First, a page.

Edema was observed in 8 (9.8%) patients, 2 (5.4%) of G1, 4 (12.1%) of G2, and 2 (16.7%) of G3. It was observed mainly at the basal inferolateral segment in 7 (87.5%) cases. Edema distribution is represented in a 17-segment model in Figure 1(b). All patients with cardiac edema presented LGE, being that it was located more frequently in the subepicardium and mesocardium when compared with nonedema patients (). Greater LV telesystolic volume and LV telesystolic volume index were found in those patients (). Table 2 shows the clinical characteristics of patients with cardiac edema.
Continuous variables are expressed as mean (SD, standard deviation). Categorical variables are expressed as number of patients(%). ∗Significant difference between cardiac edema and nonedema patients.
The presence of edema in the chronic phase of the disease was previously related with severe impairment of myocardial status  and may represent the evidence that the inflammation of Chagas disease is maintained for an extended period after the acute phase, as previously reported. Thus, edema finding is probably related to the persistence of an active inflammatory process in the chronic phase.
In Figure 3, it is possible to visualize a structural organization for the variables and categories in a dimensional space, which allows the identification of patterns in the data and associations between the investigated parameters. Although we observed a heterogeneous LGE pattern, as previously reported [26, 27], an association between belonging to G3 and the presence of LGE in the subendocardial segment in apical and mesial locations were found in the MCA analysis, whose first two dimensions accounted for almost 60% of the variability between groups. An association between belonging to G3 and the presence of LGE in the subendocardial segment in apical and mesial locations is easy to perceive in Figure 3. Although it seems that belonging to G2 and presence of LGE in the midwall and subepicardial segments in a basal, inferolateral, and anterolateral locations are associated, this relation is not supported by the analysis. On the contrary, despite being in different quadrants, there is no clear division between the variables associated with G1 and G2 patients.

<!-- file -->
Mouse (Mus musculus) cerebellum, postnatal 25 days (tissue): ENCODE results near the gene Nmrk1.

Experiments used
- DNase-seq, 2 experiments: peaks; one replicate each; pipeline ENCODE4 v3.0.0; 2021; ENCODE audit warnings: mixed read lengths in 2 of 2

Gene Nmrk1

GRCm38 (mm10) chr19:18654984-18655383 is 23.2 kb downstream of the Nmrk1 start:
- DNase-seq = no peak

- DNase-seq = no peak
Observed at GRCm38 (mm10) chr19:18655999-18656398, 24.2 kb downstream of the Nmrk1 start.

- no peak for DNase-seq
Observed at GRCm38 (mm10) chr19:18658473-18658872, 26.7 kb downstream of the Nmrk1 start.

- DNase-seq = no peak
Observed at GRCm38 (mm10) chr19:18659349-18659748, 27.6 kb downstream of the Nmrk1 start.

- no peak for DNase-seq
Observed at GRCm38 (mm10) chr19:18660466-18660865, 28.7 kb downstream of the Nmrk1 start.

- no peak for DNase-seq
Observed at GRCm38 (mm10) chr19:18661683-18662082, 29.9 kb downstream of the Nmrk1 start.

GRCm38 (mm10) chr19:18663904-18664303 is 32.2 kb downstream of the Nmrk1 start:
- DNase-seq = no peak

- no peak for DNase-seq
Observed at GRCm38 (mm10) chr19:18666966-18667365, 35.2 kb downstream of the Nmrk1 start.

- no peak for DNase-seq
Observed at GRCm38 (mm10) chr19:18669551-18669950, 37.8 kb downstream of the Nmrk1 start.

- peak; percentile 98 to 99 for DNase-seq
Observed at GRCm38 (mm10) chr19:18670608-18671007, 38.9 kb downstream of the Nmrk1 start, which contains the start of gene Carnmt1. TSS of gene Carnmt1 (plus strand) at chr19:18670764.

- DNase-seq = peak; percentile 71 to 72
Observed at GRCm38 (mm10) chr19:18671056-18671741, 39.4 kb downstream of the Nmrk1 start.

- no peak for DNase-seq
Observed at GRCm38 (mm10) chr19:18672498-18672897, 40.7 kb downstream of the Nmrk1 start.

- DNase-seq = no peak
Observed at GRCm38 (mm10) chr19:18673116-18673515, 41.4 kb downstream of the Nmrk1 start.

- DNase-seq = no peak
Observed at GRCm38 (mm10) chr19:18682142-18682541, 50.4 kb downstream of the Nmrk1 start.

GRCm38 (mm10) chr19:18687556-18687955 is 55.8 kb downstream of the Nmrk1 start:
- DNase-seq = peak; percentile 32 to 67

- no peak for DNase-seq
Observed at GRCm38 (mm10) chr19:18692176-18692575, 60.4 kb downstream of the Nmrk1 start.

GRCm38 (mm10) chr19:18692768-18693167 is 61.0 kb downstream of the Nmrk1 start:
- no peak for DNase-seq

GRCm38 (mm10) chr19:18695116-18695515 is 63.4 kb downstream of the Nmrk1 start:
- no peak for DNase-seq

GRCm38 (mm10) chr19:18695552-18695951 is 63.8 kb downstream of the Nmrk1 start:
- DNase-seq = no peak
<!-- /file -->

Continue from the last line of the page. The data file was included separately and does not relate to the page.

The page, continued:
Our findings indicate that the concept of indeterminate form of Chagas disease, although valid for the collective prognostic evaluation of this group of patients, should be updated in the analysis of individual cases, considering the findings obtained by the application of more accurate diagnostic methods, such as CMR [14, 15, 18, 33–35]. So, even chagasic patients with little or no clinical manifestation of cardiac involvement and performing risk activities or requiring effort should be considered for further careful analysis in order to identify subclinical myocardial damage and risk assessment and prevention of cardiac dysfunction.
The aim of this study was to characterize CMR findings caused by Chagas at different stages of disease severity in Chagas-seropositive patients and solve the hypothesis that edema could occur in patients with chronic chagasic cardiomyopathy and corresponds to the persistence of the inflammatory process in the myocardium. We found that edema can be found in patients with chagasic cardiomyopathy in the chronic stage. In later stages of cardiac dilation with low LVEF, the LGE pattern involves subendocardium and mid locations. Deteriorations of RV and LV are positively correlated without evidence of fibrosis in the RV.
The data used to support the findings of this study may be released upon application to the Fundación Universitaria de Ciencias de la Salud (FUCS), Bogotá, Colombia, who can be contacted at firstname.lastname@example.org.
Conflicts of Interest
The authors declare that there are no conflicts of interest regarding the publication of this paper.
Special thanks go to Tania Sánchez Vargas and the fellows: Dr. Lorena Gonzalez Russi, Dr. Juan Sebastián Salcedo, Dr. Camilo Calvache, and Dr. Leonor Mariño. The authors thank the financial support of the Departamento Administrativo de Ciencia, Tecnología e Innovación-COLCIENCIAS, Colombia (Convocatoria 744/2016).